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From: srenna at (
Subject: Re: Serious flaws in bluetooth security
 lead to disclosure of personal data


Are you aware of any very informative papers or tools(other
than btscanner) for use in testing bluetooth networks(such
as Airsnort).  From what I know about it thus far, it just
operates in the same spectrum as 802.11b, but I'm still
researching.  I'm very interested in observing traffic
patterns and analyzing what is exactly happening.  I do
analysis for a living and it's a new area that no one
really at my position has an experience in(even though it's
been around for a while).  My idea is to research how far a
bluetooth signal will travel when leaving a building as we
want to set up a test lab and do not want people sitting
outside to be able to detect any of it.  We've looked into
doing this with 802.11b standard before but we cannot find
a way to mute the signal enough to meet our needs. 

Scott Renna

On Fri, 14 Nov 2003 12:40:01 +0000
 Adam Laurie <> wrote:
> Pentest Security Advisories wrote:
> > Summary.
> > ========
> > 
> > A recent posting from A.L. Digital suggests that
> security flaws exist in
> > Bluetooth, while not describing the vulnerabilities in
> any technical 
> > detail. This email concerns itself specifically with
> the vulnerabilities 
> > related to retrieval of personal information from
> devices.
> > 
> > Some of the attacks described have been known about for
> some time and
> > discussed (or hinted at) in public before, at
> BlackHat/Defcon (Las Vegas)
> > by FX of Phenoelit (More Embedded Systems), at Defcon
> by Bruce Potter of
> > Shmoo and most recently by Alexander Grimm, Marcel
> Holtmann and Andreas
> > Vedral at the Wireless Technologies Congress.
> i think "hint" is the operative word here. i came away
> from defcon
> unaware that such an attack was possible, and, to date, i
> am still
> unable to find any papers or tools that do anything other
> than brute
> forcing of macs or show that it's possible to browse
> services from a
> brute forced mac (and just to be clear here - this does
> not mean browse
> files. it just means you can obtain a list of services
> such as fax, obex
> etc., not do anything with them). my co-author, ben, is a
> fellow shmoo,
> and he was equally unaware, and their sniffer tool gives
> no hint that it
> can be taken any further, nor does bruce's presentation
> (,
> although it's possible his actual talk did, but that is
> not yet available on the defcon site. since posting,
> marcel holtmann has brought his papers to my attention,
> but i have not yet seen an english translation, so i
> can't comment. your own tool "btscanner"
> makes no mention of this attack, and the only reference
> to any file
> transfer mechanism is "obex", which is is in the "To do"
> section of the
> README: "3) Try to connect to services, particularly OBEX
> which requires
> no pair.".
> at the end of the day, i'm not interested in getting into
> a pissing
> contest. the important thing is to get the manufacturers
> to acknowledge
> the problem, and the general public to be aware of it,
> and to that end i
> will add any and all information/links that come to light
> to the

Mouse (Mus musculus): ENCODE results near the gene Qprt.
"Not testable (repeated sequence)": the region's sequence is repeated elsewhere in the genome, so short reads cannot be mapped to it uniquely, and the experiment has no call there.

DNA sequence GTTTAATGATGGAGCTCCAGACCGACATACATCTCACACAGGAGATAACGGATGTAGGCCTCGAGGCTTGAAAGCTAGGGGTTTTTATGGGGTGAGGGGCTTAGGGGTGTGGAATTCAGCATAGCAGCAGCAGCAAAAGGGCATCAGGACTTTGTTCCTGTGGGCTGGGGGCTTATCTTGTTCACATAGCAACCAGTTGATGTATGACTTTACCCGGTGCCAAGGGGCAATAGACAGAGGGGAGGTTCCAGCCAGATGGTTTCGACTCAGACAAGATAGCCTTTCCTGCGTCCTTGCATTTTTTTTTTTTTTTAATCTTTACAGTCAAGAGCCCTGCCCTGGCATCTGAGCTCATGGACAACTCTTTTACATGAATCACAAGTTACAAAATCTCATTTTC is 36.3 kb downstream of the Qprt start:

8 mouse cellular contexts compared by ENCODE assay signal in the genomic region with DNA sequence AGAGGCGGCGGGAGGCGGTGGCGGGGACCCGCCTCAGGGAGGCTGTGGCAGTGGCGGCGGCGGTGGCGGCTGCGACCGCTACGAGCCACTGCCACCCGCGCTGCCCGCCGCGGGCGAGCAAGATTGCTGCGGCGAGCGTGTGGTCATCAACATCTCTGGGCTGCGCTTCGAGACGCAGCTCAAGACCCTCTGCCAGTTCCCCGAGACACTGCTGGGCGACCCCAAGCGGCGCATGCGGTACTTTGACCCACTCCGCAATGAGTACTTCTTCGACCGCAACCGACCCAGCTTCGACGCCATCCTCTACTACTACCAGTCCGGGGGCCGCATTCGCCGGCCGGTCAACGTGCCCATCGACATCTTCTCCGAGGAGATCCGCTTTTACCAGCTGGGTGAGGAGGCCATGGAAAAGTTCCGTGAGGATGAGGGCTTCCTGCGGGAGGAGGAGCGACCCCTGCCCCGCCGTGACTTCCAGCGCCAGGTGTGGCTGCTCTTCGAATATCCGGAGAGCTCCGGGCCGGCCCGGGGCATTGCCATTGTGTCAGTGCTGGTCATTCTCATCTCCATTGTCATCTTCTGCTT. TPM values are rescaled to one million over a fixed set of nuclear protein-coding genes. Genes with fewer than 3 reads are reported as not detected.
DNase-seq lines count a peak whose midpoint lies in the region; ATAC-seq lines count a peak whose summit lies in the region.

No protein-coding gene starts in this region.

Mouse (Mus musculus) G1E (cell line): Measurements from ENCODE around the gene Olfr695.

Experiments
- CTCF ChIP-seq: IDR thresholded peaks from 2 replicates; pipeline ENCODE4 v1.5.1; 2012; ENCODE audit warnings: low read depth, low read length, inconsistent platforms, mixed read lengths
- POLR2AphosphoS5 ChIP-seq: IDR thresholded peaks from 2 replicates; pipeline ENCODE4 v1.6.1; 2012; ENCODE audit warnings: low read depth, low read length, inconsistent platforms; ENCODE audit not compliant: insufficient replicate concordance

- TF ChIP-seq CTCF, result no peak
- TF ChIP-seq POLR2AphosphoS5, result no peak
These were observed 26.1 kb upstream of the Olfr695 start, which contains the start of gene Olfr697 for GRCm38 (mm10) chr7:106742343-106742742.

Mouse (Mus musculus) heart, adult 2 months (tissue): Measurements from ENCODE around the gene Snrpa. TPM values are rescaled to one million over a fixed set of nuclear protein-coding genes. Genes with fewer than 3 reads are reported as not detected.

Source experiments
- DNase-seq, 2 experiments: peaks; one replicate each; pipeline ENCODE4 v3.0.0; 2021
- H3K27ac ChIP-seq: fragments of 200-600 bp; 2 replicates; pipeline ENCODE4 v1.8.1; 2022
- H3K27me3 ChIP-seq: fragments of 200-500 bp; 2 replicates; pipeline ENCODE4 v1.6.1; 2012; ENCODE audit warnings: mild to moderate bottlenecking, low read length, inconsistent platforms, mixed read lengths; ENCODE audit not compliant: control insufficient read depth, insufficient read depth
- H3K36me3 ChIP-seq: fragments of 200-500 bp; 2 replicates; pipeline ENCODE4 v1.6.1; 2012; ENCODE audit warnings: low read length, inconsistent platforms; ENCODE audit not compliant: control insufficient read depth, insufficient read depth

> advisory page.
> in the meantime, my discussions with manufacturers
> indicate that so far
> they have only been made aware of theoretical attacks,
> and nobody has
> thus far been able to actually pull data from the
> targets. this attack
> changes that.
> > 
> > 
> > Detail.
> > =======
> > 
> > It is incorrect to assume that these vulnerabilities
> exist because of a
> > lack of security in Bluetooth itself. These
> vulnerabilities are purely the
> > result of design errors in the host devices, and
> Bluetooth is simply the
> > transport mechanism over which the attacks can be
> carried out. The
> > vulnerabilities occur in some of the OBEX profiles used
> by manufacturers
> > to transfer arbitrary information via Bluetooth.
> agreed. the particular worry with bluetooth is that the
> nature of the
> mechanism makes for a far wider attack profile than irda
> or serial cable.
> [snip]
> > Fixes.
> > ======
> > 
> > 1) Only enable Bluetooth when absolutely necessary.
> this is not a "fix". whilst enabled, the device is (in
> some cases)
> vulnerable.
> > 
> > 2) Place the device in non-discoverable mode. While
> this does not correct
> >    the fault, it is harder to find the target device.
> There can be problems
> >    with this, some Nokia devices fail will to connect
> properly when hidden.
> although this will protect you against casual "drive-by"
> style attacks,
> it will not help against a specific determined attack as
> your address
> can be brute forced.
> > 
> > 3) Refuse any pair attempt or content transfer unless
> it is from a known
> >    and trusted device/source.
> this only helps against the bluejack attack. SNARF does
> not require any
> user interaction.
> the point of the current attack is that the content
> transfer happens without any user interaction or pair
> attempt (this being the really key difference between
> this and previous attacks), and, ultimately, yes, this
> should be the fix, but what is happening is that we're
> bypassing this stage completely.
> > 
> > The ultimate fix is for manufacturers to provide a
> greater separation of
> > services, an attitude that seems to have been taken
> with the Ericsson T610.
> indeed. however, i'm puzzled as to what you mean about
> the T610, as we
> have found it to be one of the vulnerable devices.
> [snip]
> cheers,
> Adam
> -- 
> Adam Laurie                   Tel: +44 (20) 8742 0755
> A.L. Digital Ltd.             Fax: +44 (20) 8742 5995
> The Stores          
> 2 Bath Road         
> London W4 1LT       
> UNITED KINGDOM                PGP key on keyservers
> _______________________________________________
> Full-Disclosure - We believe in it.
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